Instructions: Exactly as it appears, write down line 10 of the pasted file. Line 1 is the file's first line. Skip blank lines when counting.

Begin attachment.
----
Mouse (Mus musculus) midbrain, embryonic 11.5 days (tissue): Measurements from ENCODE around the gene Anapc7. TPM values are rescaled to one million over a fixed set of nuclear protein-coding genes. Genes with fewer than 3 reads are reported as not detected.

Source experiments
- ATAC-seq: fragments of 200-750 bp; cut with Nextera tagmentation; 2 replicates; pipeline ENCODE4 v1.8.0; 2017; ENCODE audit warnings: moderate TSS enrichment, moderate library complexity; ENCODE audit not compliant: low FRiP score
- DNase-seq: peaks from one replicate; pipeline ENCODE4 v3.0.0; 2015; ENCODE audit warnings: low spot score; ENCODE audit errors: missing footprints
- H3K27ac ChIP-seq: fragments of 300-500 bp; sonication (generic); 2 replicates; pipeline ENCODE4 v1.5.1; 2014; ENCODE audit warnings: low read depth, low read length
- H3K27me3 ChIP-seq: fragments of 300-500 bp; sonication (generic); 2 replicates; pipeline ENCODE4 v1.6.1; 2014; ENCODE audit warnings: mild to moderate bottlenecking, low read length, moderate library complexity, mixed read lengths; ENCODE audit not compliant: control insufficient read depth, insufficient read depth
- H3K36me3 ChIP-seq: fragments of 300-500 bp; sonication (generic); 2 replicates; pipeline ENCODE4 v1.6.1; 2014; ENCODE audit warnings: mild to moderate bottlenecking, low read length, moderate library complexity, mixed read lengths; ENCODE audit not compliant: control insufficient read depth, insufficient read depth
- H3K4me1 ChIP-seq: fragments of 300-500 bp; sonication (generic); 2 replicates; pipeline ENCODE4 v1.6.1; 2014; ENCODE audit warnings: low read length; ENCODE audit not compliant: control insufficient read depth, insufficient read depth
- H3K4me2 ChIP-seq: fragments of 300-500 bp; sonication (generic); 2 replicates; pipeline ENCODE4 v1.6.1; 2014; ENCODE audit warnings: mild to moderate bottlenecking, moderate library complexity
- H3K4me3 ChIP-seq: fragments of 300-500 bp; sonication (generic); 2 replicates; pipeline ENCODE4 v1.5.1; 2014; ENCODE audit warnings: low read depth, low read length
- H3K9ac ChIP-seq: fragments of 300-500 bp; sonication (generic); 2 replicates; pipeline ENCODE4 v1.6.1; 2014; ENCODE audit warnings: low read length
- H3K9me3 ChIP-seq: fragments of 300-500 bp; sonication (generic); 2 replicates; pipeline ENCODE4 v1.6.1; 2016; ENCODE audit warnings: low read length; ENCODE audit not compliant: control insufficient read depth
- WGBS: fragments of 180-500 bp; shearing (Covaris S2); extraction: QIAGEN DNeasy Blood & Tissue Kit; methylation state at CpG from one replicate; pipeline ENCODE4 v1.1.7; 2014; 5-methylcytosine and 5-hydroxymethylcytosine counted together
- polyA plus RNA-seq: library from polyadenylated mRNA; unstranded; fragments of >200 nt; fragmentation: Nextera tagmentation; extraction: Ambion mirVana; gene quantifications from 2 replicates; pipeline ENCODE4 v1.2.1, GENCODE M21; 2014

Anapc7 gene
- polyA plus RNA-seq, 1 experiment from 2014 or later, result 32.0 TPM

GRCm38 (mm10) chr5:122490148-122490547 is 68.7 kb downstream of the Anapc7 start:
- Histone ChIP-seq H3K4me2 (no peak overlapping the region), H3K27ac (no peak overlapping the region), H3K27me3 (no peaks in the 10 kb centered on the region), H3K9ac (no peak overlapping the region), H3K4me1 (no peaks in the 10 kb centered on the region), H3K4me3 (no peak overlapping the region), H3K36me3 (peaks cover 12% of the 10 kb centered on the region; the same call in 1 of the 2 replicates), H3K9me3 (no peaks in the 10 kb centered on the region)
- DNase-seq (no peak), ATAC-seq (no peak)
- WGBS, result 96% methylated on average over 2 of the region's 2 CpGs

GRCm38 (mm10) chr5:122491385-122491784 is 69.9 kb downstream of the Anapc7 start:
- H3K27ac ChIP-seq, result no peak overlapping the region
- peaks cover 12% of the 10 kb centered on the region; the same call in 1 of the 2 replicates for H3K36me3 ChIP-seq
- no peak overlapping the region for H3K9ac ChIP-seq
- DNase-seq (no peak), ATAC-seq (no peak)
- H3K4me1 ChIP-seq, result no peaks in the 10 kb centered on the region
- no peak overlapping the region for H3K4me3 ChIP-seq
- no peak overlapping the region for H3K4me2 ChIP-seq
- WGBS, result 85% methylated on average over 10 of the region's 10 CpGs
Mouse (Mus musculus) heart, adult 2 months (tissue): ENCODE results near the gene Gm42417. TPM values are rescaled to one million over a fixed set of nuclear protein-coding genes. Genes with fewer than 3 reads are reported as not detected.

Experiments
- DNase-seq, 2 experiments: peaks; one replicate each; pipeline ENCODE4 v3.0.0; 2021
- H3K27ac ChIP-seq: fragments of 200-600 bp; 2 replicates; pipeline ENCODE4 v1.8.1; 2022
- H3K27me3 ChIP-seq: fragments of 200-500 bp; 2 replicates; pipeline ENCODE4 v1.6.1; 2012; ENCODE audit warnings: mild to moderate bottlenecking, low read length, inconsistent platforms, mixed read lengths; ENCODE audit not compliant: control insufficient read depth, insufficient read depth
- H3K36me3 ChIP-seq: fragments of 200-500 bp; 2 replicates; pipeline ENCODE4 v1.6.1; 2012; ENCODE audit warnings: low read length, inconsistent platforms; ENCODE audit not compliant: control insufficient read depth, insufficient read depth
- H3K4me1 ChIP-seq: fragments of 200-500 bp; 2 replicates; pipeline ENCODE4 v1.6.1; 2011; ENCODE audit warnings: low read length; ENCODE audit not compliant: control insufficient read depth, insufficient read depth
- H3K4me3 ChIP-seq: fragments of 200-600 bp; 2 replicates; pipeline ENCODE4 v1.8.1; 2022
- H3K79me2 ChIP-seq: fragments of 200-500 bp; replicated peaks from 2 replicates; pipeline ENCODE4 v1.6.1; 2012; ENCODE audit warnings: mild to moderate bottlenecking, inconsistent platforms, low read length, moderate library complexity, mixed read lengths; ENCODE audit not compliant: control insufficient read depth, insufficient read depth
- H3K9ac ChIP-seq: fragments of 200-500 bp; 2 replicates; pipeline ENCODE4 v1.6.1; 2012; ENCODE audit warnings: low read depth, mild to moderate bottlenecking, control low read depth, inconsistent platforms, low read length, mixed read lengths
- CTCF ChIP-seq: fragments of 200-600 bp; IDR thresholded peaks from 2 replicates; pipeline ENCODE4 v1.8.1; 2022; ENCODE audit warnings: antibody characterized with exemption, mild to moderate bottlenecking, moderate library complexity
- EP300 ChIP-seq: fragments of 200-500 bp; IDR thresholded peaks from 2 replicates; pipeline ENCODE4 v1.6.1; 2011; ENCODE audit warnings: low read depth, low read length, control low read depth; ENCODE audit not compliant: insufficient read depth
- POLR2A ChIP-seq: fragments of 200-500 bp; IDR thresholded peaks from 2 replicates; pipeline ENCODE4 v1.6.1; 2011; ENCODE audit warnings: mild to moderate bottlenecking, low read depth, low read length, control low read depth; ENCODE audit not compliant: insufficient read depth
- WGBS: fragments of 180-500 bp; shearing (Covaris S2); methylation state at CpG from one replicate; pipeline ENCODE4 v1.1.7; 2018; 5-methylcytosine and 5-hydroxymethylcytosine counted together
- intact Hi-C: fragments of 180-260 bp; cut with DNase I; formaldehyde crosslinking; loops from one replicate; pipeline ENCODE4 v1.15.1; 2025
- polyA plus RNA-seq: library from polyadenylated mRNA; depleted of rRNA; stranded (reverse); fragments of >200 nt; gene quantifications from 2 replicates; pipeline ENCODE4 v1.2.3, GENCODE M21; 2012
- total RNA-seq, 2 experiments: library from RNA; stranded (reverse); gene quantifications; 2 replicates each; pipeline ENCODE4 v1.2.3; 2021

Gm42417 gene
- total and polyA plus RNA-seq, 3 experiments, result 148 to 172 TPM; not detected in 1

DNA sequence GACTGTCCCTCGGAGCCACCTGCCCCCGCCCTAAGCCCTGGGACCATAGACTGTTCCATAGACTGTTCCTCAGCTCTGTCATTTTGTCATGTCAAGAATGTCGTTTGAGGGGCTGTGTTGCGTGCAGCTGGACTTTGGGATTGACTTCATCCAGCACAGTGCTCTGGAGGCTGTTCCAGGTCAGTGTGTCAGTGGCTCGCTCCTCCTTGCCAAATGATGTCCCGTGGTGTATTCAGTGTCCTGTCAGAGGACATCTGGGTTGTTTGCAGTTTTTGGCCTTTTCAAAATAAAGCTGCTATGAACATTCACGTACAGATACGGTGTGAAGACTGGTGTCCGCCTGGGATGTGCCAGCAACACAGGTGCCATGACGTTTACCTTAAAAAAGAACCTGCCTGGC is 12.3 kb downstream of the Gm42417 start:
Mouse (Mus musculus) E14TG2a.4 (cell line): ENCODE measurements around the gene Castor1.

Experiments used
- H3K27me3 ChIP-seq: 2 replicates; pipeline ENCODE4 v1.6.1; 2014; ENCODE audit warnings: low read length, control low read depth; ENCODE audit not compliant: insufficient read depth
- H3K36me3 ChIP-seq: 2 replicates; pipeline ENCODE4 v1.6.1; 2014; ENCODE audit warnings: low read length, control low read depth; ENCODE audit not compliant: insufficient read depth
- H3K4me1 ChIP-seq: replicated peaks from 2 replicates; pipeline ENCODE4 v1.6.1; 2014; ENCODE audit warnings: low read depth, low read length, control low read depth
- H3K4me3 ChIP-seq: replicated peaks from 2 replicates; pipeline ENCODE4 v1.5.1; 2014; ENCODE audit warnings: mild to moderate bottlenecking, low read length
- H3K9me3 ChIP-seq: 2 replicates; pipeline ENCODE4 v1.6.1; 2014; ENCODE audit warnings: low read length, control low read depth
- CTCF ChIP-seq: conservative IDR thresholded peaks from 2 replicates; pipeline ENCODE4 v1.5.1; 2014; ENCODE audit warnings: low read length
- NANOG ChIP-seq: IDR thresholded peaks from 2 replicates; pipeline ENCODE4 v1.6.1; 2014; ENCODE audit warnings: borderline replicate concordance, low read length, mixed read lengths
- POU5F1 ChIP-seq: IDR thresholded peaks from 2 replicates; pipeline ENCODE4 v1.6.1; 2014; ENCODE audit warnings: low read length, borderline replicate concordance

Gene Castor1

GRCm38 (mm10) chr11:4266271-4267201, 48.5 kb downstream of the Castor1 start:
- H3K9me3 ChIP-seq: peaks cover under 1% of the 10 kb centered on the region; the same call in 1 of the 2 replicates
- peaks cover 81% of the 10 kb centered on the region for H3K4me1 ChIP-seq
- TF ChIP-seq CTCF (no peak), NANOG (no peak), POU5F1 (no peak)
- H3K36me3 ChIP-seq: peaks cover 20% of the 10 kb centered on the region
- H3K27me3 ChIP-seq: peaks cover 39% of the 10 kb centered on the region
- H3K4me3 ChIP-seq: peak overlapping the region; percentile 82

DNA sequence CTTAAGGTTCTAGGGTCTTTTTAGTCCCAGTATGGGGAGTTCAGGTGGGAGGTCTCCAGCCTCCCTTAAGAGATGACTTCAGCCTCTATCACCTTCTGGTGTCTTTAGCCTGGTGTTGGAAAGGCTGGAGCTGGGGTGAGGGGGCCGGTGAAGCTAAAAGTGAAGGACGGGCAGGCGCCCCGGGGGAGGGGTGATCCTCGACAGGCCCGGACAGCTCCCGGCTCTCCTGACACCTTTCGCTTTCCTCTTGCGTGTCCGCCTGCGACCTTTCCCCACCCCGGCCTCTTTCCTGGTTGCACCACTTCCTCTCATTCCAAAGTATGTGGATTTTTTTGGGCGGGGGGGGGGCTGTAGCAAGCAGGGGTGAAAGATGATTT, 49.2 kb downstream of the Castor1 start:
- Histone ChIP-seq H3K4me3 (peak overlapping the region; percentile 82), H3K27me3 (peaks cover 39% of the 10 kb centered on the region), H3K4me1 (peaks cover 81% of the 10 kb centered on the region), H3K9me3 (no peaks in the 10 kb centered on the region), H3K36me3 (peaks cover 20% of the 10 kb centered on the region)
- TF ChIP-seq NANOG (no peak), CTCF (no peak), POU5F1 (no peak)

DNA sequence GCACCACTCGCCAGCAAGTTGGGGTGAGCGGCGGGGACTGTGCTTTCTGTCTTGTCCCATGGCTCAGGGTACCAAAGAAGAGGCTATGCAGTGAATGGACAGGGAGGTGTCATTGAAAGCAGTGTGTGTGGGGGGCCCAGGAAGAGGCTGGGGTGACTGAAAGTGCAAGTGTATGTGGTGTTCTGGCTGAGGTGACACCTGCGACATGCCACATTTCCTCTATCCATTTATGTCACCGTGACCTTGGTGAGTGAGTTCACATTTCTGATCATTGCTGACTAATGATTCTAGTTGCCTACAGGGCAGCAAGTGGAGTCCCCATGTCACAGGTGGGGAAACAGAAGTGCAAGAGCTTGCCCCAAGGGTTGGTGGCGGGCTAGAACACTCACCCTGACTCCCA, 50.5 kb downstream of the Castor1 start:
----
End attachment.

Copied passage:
- H3K4me3 ChIP-seq: fragments of 300-500 bp; sonication (generic); 2 replicates; pipeline ENCODE4 v1.5.1; 2014; ENCODE audit warnings: low read depth, low read length